28th June 2022
MP Helen Morgan has demanded the Government act to recruit NHS staff and improve breast cancer diagnosis times after new figures revealed Shropshire has some of the worst referral delays in the country.
Fewer than one in eight people (13.1%) with suspected breast cancer in Shropshire are being seen by a specialist within the two-week target time despite the Government standard being 93%, the latest NHS figures show.
And many of these people also faced long delays accessing breast screening, with more than 17,000 women in Shropshire currently overdue an invite for a mammogram. Market Drayton is set to lose its mobile breast cancer screening unit as all NHS scans are moved to Shrewsbury and Telford hospitals.
- 17,725 women are overdue a breast scan at SaTH. This includes 2,669 women in Market Drayton, 4,235 in Bridgnorth and 10,821 in Shrewsbury.
- 13.1% of people with suspected breast cancer are seen by a specialist within two weeks of referral at SaTH. The target is 93% and the average in England is 54%.
- This ranks SaTH as 106th out of 117 hospital trusts in England for 14-day referrals.
- 56% of people suspected to have breast cancer in Shropshire have to wait more than 28 days to see a specialist despite the target time being two weeks.
- SaTH is spending between £2.5 million - £3 million each month on agency staff.
North Shropshire MP Helen Morgan said: “Early diagnosis is key to effective breast cancer treatment and that’s why the Government needs to do much more to clear this backlog and get people screened and checked much faster.
“There are delays in many areas of the country but, just like with ambulance delays, it is rural areas like Shropshire where the issue is particularly bad, largely due to issues with recruitment.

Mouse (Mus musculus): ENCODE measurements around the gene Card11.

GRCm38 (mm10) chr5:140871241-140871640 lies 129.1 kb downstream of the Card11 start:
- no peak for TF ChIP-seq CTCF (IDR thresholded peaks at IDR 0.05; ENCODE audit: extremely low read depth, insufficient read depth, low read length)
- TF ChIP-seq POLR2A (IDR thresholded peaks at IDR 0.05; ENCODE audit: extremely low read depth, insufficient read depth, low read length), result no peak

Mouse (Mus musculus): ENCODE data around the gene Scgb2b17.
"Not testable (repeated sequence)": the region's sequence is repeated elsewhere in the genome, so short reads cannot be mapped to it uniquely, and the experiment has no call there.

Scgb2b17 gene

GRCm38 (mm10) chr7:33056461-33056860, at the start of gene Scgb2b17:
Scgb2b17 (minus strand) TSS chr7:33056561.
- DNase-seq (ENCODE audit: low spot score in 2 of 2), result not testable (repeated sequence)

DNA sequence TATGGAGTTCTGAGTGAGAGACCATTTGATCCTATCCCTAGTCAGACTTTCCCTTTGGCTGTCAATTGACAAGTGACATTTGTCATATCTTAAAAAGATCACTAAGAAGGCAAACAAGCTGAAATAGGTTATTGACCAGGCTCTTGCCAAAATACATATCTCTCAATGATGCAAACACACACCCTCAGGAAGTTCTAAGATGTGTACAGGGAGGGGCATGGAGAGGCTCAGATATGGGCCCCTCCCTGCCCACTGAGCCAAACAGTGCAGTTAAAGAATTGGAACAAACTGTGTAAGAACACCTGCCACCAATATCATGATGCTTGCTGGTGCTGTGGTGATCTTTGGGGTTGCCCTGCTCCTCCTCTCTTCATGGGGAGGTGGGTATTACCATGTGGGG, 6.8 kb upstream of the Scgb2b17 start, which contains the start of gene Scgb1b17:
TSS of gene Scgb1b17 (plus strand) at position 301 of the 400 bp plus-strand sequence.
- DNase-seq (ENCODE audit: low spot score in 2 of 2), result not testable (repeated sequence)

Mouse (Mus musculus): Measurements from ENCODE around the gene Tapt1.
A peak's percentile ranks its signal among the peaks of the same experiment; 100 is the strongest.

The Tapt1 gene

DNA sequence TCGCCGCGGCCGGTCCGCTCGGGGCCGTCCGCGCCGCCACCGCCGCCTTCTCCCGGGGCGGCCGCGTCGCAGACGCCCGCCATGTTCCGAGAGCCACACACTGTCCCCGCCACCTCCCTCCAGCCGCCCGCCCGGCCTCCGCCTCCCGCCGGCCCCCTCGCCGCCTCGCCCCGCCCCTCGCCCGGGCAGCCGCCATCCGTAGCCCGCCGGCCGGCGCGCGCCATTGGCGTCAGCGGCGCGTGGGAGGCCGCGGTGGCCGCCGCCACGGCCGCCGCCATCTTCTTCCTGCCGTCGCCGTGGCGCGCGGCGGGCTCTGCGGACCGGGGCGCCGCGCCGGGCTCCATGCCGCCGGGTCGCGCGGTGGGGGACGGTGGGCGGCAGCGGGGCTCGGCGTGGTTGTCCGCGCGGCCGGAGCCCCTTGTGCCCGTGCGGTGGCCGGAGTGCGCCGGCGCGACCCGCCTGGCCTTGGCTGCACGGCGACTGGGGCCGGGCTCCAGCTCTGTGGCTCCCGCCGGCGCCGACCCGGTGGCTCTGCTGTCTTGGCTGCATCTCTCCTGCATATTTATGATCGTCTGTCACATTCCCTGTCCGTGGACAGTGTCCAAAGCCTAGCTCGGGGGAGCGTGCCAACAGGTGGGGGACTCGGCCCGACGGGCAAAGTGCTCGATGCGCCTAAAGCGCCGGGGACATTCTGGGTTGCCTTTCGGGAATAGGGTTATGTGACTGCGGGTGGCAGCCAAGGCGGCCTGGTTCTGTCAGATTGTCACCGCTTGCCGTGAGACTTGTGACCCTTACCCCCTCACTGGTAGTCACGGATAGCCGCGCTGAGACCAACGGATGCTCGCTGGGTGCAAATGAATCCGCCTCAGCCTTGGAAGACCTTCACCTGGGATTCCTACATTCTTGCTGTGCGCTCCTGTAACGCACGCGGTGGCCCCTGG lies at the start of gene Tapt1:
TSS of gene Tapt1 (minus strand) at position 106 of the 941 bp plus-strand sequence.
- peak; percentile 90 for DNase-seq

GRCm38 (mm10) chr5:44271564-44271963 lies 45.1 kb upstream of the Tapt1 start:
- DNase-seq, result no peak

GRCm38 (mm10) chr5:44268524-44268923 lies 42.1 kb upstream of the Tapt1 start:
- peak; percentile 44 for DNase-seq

“There are clearly serious issues with the two key early stages of breast cancer treatment: screening and accessing a specialist. There is a huge backlog of women waiting to be screened and those that have been referred, either by a GP or after a screening, are then facing long waits to see a specialist and be diagnosed or cleared.
“Shropshire is so far away from hitting the target times for referral that it is clear major action is needed.
“The delays are reducing the chance of effective treatment if breast cancer is eventually found and leading to weeks or sometimes months of unnecessary anxiety for those who are eventually cleared.”
Just 13.1% of potential breast cancer patients were seen by a specialist at Shrewsbury and Telford Hospital Trust within a fortnight during the first three months of this year, ranking the hospital trust as 106th out of 117 providers. The target for two-week referrals is 93% and the national average is 54%.
More than half of the people (566 of 1,015) suspected to have breast cancer were forced to wait more than four weeks to see a specialist at SaTH.
Meanwhile the backlog of screening appointments is at 17,725. This includes 2,669 women in Market Drayton and 4,235 in Bridgnorth – both of which are set to lose their mobile breast cancer screening unit this year as the hospital trust centralises the service in a bid to clear the backlog.
Helen added: “It is good news that the hospital trust has a plan to increase the number of appointments and operate on a seven-day basis.
“However as all of these appointments will be at hospital sites it is crucial that support is given to those who will have difficulty reaching Telford or Shrewsbury. Shrewsbury is the easier hospital to reach via public transport but still requires at least two buses and takes around 80 minutes – double the car journey.
“The breast cancer team is just one of several at the hospital which has struggled to attract enough staff and that’s why the Government needs to come up with an effective plan to tackle this shortage. Simply advertising the same posts and hoping is not good enough.”
Around one in ten roles at Shrewsbury and Telford hospitals were vacant in April as the NHS trust attempts to recruit in numerous areas, including the breast screening unit which is short of the equivalent of 4.8 full-time staff members. Meanwhile the hospital trust is having to spend around £3 million each month on agency staff.
Helen has written to the Secretary of State for Health asking what steps he is taking to address the staff shortage at Shropshire’s main hospitals and has also signed a letter calling on him to increase the Faster Diagnosis Standard from 75% to the 95% level originally proposed in 2015.
This standard is a policy which means patients should have cancer ruled out or diagnosed within 28 days of referral. Experts say that as the majority of referrals do not result in a diagnosis, the 75% target can be met without any diagnoses being made which gives a false perception of success while inadvertently increasing the time it takes to get a diagnosis.